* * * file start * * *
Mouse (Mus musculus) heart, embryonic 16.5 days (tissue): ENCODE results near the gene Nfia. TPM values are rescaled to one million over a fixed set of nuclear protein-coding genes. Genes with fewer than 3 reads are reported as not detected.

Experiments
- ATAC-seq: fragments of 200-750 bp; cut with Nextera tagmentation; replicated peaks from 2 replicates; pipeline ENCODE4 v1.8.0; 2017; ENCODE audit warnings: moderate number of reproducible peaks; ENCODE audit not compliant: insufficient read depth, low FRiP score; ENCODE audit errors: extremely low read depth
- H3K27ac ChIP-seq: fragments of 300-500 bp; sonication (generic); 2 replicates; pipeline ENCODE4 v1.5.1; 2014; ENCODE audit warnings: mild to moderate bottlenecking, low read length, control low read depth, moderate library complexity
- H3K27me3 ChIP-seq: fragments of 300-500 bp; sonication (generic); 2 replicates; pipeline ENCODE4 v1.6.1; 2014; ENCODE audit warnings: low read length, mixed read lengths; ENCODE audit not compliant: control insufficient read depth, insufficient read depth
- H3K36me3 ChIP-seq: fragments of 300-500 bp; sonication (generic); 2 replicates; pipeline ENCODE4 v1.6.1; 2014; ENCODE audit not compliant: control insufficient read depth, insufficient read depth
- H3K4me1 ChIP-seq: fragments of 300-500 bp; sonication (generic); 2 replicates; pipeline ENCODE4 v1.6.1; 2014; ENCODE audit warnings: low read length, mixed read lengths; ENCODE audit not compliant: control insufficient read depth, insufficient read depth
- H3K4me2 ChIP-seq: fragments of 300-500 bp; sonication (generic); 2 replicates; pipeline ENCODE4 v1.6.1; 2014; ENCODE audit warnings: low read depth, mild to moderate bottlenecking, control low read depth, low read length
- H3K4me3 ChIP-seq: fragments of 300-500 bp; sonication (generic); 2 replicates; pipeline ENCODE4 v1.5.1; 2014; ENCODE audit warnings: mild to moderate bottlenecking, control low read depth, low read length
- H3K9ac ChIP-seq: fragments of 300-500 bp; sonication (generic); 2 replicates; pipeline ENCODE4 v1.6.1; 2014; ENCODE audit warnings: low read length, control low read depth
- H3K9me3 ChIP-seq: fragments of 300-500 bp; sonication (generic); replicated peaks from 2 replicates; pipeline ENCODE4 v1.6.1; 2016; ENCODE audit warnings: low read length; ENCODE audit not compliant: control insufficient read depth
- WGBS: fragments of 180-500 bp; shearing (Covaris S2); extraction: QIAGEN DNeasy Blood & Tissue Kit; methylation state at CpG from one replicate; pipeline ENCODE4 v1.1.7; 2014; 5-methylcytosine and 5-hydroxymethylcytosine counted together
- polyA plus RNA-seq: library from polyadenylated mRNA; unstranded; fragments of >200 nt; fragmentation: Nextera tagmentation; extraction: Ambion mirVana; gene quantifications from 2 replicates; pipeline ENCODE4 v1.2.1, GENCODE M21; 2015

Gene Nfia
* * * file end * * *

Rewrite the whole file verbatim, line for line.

Mouse (Mus musculus) heart, embryonic 16.5 days (tissue): ENCODE results near the gene Nfia. TPM values are rescaled to one million over a fixed set of nuclear protein-coding genes. Genes with fewer than 3 reads are reported as not detected.

Experiments
- ATAC-seq: fragments of 200-750 bp; cut with Nextera tagmentation; replicated peaks from 2 replicates; pipeline ENCODE4 v1.8.0; 2017; ENCODE audit warnings: moderate number of reproducible peaks; ENCODE audit not compliant: insufficient read depth, low FRiP score; ENCODE audit errors: extremely low read depth
- H3K27ac ChIP-seq: fragments of 300-500 bp; sonication (generic); 2 replicates; pipeline ENCODE4 v1.5.1; 2014; ENCODE audit warnings: mild to moderate bottlenecking, low read length, control low read depth, moderate library complexity
- H3K27me3 ChIP-seq: fragments of 300-500 bp; sonication (generic); 2 replicates; pipeline ENCODE4 v1.6.1; 2014; ENCODE audit warnings: low read length, mixed read lengths; ENCODE audit not compliant: control insufficient read depth, insufficient read depth
- H3K36me3 ChIP-seq: fragments of 300-500 bp; sonication (generic); 2 replicates; pipeline ENCODE4 v1.6.1; 2014; ENCODE audit not compliant: control insufficient read depth, insufficient read depth
- H3K4me1 ChIP-seq: fragments of 300-500 bp; sonication (generic); 2 replicates; pipeline ENCODE4 v1.6.1; 2014; ENCODE audit warnings: low read length, mixed read lengths; ENCODE audit not compliant: control insufficient read depth, insufficient read depth
- H3K4me2 ChIP-seq: fragments of 300-500 bp; sonication (generic); 2 replicates; pipeline ENCODE4 v1.6.1; 2014; ENCODE audit warnings: low read depth, mild to moderate bottlenecking, control low read depth, low read length
- H3K4me3 ChIP-seq: fragments of 300-500 bp; sonication (generic); 2 replicates; pipeline ENCODE4 v1.5.1; 2014; ENCODE audit warnings: mild to moderate bottlenecking, control low read depth, low read length
- H3K9ac ChIP-seq: fragments of 300-500 bp; sonication (generic); 2 replicates; pipeline ENCODE4 v1.6.1; 2014; ENCODE audit warnings: low read length, control low read depth
- H3K9me3 ChIP-seq: fragments of 300-500 bp; sonication (generic); replicated peaks from 2 replicates; pipeline ENCODE4 v1.6.1; 2016; ENCODE audit warnings: low read length; ENCODE audit not compliant: control insufficient read depth
- WGBS: fragments of 180-500 bp; shearing (Covaris S2); extraction: QIAGEN DNeasy Blood & Tissue Kit; methylation state at CpG from one replicate; pipeline ENCODE4 v1.1.7; 2014; 5-methylcytosine and 5-hydroxymethylcytosine counted together
- polyA plus RNA-seq: library from polyadenylated mRNA; unstranded; fragments of >200 nt; fragmentation: Nextera tagmentation; extraction: Ambion mirVana; gene quantifications from 2 replicates; pipeline ENCODE4 v1.2.1, GENCODE M21; 2015

Gene Nfia